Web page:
RG: You even have thirteen songs on the album.
LB: When you come see us, you’ll be lucky to hear maybe half the album. Or maybe you’ll get the whole thing, depending on how I feel. But it’s all about spirit and emotion, about what’s going on right now. That’s the whole thirteen thing. The worst shit I’ve been through–losing my best friend, “Black Hearted Woman,” all that shit–the worst shit I’ve been through is going into the best songs I’ve ever made.
RG: Do you ever worry that, now that your gutter days have passed, you might run out of material?
LB: Oh, don’t worry about that [laughs]! I’ll fuck ‘em up [laughs]! But, you know, once I was playing tennis with some rich cat I know, and all of a sudden I said to myself, “Jesus fuckin’ Christ! You’re playing tennis? You have tennis shorts on! Go to the liquor store now, get fired, get penniless, and get real with yourself, then go write some real songs, man! How are you going to write about playing tennis?”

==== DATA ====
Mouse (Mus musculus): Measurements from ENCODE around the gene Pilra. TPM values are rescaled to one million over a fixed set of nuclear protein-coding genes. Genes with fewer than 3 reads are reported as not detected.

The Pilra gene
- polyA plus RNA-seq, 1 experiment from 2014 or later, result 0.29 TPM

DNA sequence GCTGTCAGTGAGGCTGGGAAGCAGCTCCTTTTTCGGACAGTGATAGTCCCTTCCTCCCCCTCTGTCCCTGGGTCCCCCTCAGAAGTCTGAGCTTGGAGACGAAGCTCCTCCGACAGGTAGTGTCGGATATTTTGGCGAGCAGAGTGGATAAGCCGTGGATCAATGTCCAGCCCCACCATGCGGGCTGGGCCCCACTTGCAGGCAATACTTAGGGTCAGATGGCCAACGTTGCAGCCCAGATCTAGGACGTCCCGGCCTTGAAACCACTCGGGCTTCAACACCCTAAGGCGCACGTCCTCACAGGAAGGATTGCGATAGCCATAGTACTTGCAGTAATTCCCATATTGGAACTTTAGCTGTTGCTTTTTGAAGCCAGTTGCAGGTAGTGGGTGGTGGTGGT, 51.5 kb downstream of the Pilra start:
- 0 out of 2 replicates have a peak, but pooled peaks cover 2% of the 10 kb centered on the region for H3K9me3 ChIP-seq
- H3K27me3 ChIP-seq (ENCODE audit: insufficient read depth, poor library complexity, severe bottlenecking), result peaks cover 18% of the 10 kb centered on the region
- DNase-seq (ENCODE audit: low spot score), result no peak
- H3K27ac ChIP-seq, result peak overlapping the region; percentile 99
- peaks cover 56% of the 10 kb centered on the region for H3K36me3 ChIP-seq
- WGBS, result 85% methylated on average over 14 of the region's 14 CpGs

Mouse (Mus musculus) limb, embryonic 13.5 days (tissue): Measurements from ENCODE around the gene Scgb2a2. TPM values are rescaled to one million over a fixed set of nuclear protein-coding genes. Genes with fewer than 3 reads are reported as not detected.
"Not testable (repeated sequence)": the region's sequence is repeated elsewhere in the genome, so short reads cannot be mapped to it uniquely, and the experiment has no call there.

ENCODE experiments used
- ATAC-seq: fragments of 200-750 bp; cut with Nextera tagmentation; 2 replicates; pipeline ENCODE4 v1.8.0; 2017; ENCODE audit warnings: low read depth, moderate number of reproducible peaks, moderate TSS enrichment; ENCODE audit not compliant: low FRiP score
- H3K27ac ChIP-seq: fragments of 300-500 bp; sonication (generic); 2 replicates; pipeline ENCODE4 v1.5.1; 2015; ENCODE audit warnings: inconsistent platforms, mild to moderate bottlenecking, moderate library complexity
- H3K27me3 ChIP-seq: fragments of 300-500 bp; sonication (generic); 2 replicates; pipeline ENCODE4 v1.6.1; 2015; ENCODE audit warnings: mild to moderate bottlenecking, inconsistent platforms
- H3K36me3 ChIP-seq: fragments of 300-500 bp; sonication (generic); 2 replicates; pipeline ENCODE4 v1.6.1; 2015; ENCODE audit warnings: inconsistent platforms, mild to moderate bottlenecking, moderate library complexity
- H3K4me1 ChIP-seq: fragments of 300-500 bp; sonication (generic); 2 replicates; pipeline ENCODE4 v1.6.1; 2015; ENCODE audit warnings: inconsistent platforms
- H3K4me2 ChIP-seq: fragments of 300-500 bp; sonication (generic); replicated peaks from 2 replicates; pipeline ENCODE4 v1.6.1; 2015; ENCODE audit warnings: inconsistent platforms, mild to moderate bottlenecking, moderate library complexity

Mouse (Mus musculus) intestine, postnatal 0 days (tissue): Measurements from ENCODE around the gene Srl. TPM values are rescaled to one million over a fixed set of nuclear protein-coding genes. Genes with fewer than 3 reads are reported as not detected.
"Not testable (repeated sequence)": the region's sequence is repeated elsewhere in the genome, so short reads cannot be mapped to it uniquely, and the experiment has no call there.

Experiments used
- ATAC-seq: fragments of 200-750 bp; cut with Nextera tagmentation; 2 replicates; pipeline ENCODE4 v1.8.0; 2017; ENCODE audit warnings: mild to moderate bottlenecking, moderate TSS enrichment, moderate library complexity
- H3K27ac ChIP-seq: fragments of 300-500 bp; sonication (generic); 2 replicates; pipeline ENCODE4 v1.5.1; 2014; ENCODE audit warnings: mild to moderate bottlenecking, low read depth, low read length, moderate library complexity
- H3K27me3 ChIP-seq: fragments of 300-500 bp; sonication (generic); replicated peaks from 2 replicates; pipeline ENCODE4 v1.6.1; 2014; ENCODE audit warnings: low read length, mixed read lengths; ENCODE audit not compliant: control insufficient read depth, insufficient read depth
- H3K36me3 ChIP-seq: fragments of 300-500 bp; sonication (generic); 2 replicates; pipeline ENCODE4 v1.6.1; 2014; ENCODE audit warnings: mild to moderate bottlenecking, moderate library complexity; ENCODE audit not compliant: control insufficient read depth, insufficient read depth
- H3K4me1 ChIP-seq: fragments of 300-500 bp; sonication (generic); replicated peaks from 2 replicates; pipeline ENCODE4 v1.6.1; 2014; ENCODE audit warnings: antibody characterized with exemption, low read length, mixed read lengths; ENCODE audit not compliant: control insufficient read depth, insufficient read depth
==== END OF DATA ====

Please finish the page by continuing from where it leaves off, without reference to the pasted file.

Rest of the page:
RG: Did you go “get real with yourself”?
LB: As sad as it sounds, I did once intentionally fuck my life up. I said, “What the hell? You got money, you’re a yuppie, you got a nice car–what are you gonna say to people? ‘Hi! My life’s perfect, and it’s all good’? Now, I’m not a fan of Iggy Pop or Jim Morrison or any other sweat-drippin’ maniac. I’m not akin to them. But I spent every penny I had to straighten myself out without going to rehab.
RG: Rehab is a rich man’s prerogative?
LB: Oh, it’s pathetic. I love my brothers in NA, but I’ve lost more friends coming out of rehab because of its spring effect. Rehab crushes that spring down, and then they get out, and booiinngg! It’s really sad. I mean, I can laugh about it now, but…
RG: How did you pull through the last time?
LB: You wanna know the truth? (My personal manager’s looking at me like “What are you doing? You’re ruining your career!”) I died legally. I was lying on the table, cold blue, out–“Oh, he’s gone, we electroshocked him, we have adrenaline, he’s gone, he’s dead”–and I saw God.
LB: He appeared as an apparition to me, and he said, “Go back. You’ve got work to do, man. You’ve got healing to do. You’re not ready to come here yet.”
LB: I don’t know. It might’ve been delirium or whatever, but I have certain beliefs. People look at me and say, “Yeah, sure you’ve got the ten-thousand-year-old spirit of a shaman in you [laughs].”
RG: People have believed weirder stuff.